Tarot of Gemstones and Crystals Reviews
An extensive knowledge of crystal properties and the Tarot would be helpful for interpreting cards in the Tarot of Gemstones and Crystals, as each card is represented by a crystal corresponding to the particular tarot card.
Tarot Deck - 78 Cards - AGM Müller 1996
See card images from the Tarot of Gemstones and Crystals
Review by Nisaba Merrieweather
A few months ago I picked up a copy of The Tarot of Gemstones and Crystals, published by AGMuller, designed by Helmut G. Hofmann. It came without a companion-book, just a fairly sketchy LWB - but then, when is a LWB ever anything but sketchy? They have such tight space-restraints.
At first I was very disappointed by the deck. I no longer remember exactly what I was expecting to see when I opened it up - I certainly wasn't expecting what I got, which was simple photographic shots of tumbled/cut and raw stones on plain single-colour backgrounds. Perhaps I was expecting photocollage, with photos of stones worked into pictoral designs the way hand-drawn roses are worked into every card of the Sacred Rose deck, or perhaps I was expecting scenes set up with pieces of stone replacing the humans in more or less traditional RWS-clone designs. I don't know. All I know was that my first feelings were feelings of disappointment.
I put it aside for a couple of months, and came back to it for a reprise visit. Knowing that there was no illustrative work on the cards, I didn't have that horrible shock that I had the first time, and I drew them out of the box and shuffled them.
They are about standard Tarot-size, on good white cardstock that shuffles well and doesn't appear to have an intrusive laminate (they don't slide all over the place when you put them down, and they are not too shiny), and in keeping with the deck's theme of simplicity the backs are a plain light lime-green with a thin white border. The Majors are unnumbered, and all cards bear the card name on the bottom-left, and the stone name on the bottom-right, the border being thicker at the bottom to allow for that.
Experimentally I laid out a spread, and I found that, rather to my surprise, they read quite well. I went a little deeper into the spread, and it suddenly occurred to me *why* they were reading well. I have known Tarot since the 1970s some time, and been immersed in it since the 1980s. If you were to quiz me orally, telling me card-names when I didn't have a deck to look at, I wouldn't make too many mistakes on how I'd describe their basic meanings. I was reading from my memory of Tarot, not from the cards themselves, in much the same way I might read if I had 78 pieces of cardboard with typed names on them laid out in the spread. I found it interesting, actually, and I *will* do it again - it was an exercise in mental discpiline that I really enjoyed.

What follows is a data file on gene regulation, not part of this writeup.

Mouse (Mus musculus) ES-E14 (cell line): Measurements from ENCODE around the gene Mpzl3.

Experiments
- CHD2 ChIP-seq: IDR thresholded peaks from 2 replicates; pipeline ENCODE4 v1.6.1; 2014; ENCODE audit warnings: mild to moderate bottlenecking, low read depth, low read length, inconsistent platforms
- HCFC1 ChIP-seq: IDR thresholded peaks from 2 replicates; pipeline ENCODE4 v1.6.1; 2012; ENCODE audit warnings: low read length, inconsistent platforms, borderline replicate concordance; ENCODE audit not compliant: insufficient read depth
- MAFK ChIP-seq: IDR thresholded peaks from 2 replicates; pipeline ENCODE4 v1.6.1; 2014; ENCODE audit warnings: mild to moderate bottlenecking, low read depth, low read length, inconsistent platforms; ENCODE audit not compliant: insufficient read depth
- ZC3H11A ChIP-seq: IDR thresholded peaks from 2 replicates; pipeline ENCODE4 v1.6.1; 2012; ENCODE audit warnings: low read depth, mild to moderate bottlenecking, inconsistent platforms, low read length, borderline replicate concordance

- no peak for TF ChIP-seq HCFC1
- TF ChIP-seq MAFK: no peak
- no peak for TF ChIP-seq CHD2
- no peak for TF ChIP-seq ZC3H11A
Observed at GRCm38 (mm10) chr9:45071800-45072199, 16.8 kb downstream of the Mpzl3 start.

But as a result, no way would I recommend the deck to someone who wasn't very experienced and sure of themselves (even cocky, like me), because you just have nothing to go on in this deck. The LWB, like LWBs the world over, was worse than useless for divinatory meanings, although it had some interesting magical uses for each of the stones listed: many I knew, some I didn't, and some I doubted because they clashed with Magda Palmer's authoratitive tome that I bought years ago and won't hear a word said against.
My next task was to go through the Minor Arcana. I was looking for some theme linking each suit together - colour, tonal or texture qualities, perhaps, or for example in the Cups suit water-related stuff like opals, calcite, limestone, shells and amber (yes, amber - most of the world's amber is found washed up out of the Baltic Sea!). I found no such relationships in any of the suits, not even when I started looking up my serious geological texts and looking at chemical composition.
There were some stones that were obviously right for their cards: Moonstone for the Moon, for example, although it was unfortunately lit when it was photographed and one of the background pieces looks suspiciously like faded-out rose quartz to me. There were others that were just plain wrong: Onyx for Strength, for example, does not have the hardness of diamond, nor does it have the feline nature of tiger-eye. I could see why Lapis Lazuli ended up being The Hermit, although to me it was much more a High Priest or High Priestess sort of stone, but why on earth was Death Amethyst, and not, say, lead or fossilised wood, both of which have links with transformational moves from one stage of existence to another?
Some stones were very badly lit when they were photographed: Aquamarine (The Hanged Man) came out looking like a very bright green, and turquoise (the Nine Coins) was so over-exposed that it looked very like white howlite. And the Fire Opal, the Ace Wands (actually cut into an egg-shape, not a pointer) was probably the most disappointing card of the whole deck - it looked like nothing so much as a google-earth photo of the land just south of Alice Springs first, and if it had to resemble a stone at all, probably a piece of impure jasper rather than opal ...
So this is not a deck for the casual Tarot user - if you intend to use it for readings you had better know your stuff inside-out, because there is no way on earth the deck is ever going to help you during a reading. For many people, it will be a pleasing, likeable and different way to keep images of 78 different kinds of stone about their person - just shove the deck into your pocket or bag. For hard-core rock-hounds, though, there are a few cards that Will Offend. In fact, Tarotista though I am, now that the deck is spilled all over my computer table, I'm seriously considering throwing away the Ace Wands (Fire Opal)! dedicated collectors will find the deck quirky and I feel it may become a rarity in the future, but it is not the most immediately useful deck that comes to mind.
Nisaba discovered Tarot in the 1970s and did her first paid reading in 1981.